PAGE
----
Distaff ownership of land can reduce both poverty and vulnerability, according to the IFPRI study. In many societies, a husband's death or divorce often results in a women's loss of access to land. Particularly in societies where women leave their home villages to marry, a women's property rights in the new village are very tenuous, leaving not only her but her children vulnerable. Women who return to their parents are often greeted with shame. Thus equal ownership granted at marriage protects both the woman and her children.
IFPRI research in Ghana found that where women had secure property rights they were more likely to act as stewards of the land, planting cocoa trees on land to which they had secure property rights. Where they were less secure, they shortened crop rotations to boost short-term production, leaving less time for the land to lay fallow and regain its fertility.
It goes without saying that ownership of land by women increases their bargaining power within the household. Interestingly, according to the IFPRI, in many parts of the world men and women spend money differently, with women more likely to spend on food, health care and education for their children, increasing investment in the next generation and contributing to overall poverty reduction.
Policymakers and development practitioners are starting to take heed: Some states in India, for example, have begun issuing land certificates with both husbands' and wives' names, the IFPRI report said. "A number of civil society organizations have increased campaigns for legal literacy, working through community-based legal aid workers, to provide people much-needed education about their rights and how to stand up for them. Grassroots women's organizations are enlisting male elders as champions for women's land rights."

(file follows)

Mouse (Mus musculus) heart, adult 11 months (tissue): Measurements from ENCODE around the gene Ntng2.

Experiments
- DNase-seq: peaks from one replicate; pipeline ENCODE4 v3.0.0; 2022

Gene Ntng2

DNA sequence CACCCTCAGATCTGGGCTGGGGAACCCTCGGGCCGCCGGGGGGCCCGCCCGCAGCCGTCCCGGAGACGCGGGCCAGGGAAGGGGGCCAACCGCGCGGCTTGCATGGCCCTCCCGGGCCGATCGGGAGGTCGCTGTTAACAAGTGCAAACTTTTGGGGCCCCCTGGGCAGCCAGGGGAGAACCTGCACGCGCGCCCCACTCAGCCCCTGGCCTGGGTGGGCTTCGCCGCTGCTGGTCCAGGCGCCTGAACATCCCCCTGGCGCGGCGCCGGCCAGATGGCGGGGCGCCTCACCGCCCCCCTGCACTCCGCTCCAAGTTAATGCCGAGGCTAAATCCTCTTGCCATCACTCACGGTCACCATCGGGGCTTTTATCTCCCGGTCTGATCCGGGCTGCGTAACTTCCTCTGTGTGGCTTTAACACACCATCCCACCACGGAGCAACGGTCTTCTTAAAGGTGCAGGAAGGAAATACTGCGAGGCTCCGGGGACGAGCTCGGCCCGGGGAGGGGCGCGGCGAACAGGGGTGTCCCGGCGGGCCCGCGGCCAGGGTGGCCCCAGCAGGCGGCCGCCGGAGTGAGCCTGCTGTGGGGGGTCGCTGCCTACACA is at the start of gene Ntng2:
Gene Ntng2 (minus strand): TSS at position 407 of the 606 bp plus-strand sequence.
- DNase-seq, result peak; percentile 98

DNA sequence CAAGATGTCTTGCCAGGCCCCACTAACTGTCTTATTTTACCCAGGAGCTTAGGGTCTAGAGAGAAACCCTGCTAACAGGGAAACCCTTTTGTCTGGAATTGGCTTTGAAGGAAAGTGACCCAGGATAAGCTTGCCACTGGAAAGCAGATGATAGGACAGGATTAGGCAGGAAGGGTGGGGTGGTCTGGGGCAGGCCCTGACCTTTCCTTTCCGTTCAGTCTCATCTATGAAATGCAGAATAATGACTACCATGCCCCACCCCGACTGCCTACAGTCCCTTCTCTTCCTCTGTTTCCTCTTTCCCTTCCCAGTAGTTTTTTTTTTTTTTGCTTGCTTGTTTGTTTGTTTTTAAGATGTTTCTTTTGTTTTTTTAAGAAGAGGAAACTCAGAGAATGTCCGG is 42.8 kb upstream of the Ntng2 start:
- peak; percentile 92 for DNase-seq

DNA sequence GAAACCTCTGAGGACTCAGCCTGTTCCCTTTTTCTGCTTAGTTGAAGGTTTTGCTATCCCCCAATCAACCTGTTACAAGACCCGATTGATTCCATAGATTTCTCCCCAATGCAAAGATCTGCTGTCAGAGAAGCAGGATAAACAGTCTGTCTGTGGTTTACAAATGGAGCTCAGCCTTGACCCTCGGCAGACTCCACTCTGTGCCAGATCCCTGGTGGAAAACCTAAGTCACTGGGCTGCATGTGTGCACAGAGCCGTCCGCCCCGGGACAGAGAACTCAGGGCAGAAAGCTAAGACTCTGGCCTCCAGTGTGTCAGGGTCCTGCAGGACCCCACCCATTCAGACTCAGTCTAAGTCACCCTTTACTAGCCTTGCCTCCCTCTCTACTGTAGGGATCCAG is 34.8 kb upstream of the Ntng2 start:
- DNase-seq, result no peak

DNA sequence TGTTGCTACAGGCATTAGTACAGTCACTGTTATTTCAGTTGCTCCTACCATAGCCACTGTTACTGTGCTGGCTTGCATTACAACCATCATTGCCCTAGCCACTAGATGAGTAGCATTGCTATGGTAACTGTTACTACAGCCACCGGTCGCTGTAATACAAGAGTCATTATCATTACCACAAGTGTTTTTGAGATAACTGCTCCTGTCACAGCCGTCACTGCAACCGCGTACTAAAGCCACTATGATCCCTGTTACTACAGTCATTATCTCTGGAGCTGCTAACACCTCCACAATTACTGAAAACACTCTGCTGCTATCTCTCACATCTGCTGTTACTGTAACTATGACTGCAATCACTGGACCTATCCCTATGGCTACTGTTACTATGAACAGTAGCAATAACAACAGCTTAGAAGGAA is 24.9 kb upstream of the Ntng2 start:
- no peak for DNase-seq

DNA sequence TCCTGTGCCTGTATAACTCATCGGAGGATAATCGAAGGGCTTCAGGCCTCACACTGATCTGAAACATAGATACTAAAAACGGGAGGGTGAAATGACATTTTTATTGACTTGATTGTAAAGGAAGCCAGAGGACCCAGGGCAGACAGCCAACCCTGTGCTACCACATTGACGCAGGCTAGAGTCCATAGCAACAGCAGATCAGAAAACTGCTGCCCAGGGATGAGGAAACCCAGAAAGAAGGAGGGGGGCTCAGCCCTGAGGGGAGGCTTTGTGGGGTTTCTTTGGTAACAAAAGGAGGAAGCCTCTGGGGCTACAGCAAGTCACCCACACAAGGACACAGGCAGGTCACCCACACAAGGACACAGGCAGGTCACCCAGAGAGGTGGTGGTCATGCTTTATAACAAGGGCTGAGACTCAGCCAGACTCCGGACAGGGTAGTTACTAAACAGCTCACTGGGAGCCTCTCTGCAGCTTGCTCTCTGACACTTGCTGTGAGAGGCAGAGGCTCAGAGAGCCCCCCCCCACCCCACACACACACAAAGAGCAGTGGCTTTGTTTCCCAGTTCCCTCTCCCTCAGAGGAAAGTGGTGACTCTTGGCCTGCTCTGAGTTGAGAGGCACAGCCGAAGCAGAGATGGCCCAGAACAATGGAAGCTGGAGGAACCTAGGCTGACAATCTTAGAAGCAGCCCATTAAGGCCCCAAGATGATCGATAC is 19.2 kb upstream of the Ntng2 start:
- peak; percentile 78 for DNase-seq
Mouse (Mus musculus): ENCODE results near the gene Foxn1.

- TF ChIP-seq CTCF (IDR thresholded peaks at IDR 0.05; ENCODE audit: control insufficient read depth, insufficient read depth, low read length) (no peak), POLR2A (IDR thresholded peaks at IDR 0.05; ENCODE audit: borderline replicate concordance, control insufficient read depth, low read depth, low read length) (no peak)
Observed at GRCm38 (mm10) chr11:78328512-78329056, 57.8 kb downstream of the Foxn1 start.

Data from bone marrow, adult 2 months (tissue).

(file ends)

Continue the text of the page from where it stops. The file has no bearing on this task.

In Southeast Asia, recognized as central to both the peasant economy and trade, women have considerable voice in decision-making in the household, according to the UN study. In Indonesia, in 70 percent of the households interviewed, the woman was the main financial manager and decision-maker.
In Zhejiang in only 10 percent of women had their name on the land contract, but 68 per cent controlled the daily expenditure and budgeting of the household, gaining control over at least a part of their husband's incomes
Younger women in China, post-2003, have sought to redress the imbalance in access to land through seeking other employment, especially in the industrial sector. Women within marriages are however also insecure, and in the absence of access to independent resources, especially to house-plots, experience much higher levels of violence within marriage, the UN study said.
Across Southeast Asia, a different picture emerges, with Javanese, Malay Muslims, Catholic Filipinos and Buddhist Thai all governed by bilateral kinship systems, wherein both parents provide identity to the child.
"Property is divided equally between sons and daughters, with no discrimination in the allocation of resources, residence patterns are flexible and there are no severe restrictions of women's movement and sexuality, even among Muslims," the UN study said.
Things are however changing in response to state policies and market opportunities. In the Philippines, Quisumbing, in another report, found 'a persistent preference in land bequests in favor of male heirs across generations.' This is a result of rice farming engaging and providing higher returns to male rather than female labour, with women having an advantage in non-farm jobs.
Interestingly, Quisumbing's study found a gender gap in schooling in favor of girls, leading them to postulate that land and schooling are substitutable means of transferring parental wealth to children. In Indonesia women's inherited holdings of paddy land were greater than that of their husbands, reflecting the tradition of matrilineal descent, but equally women's primary role in paddy cultivation.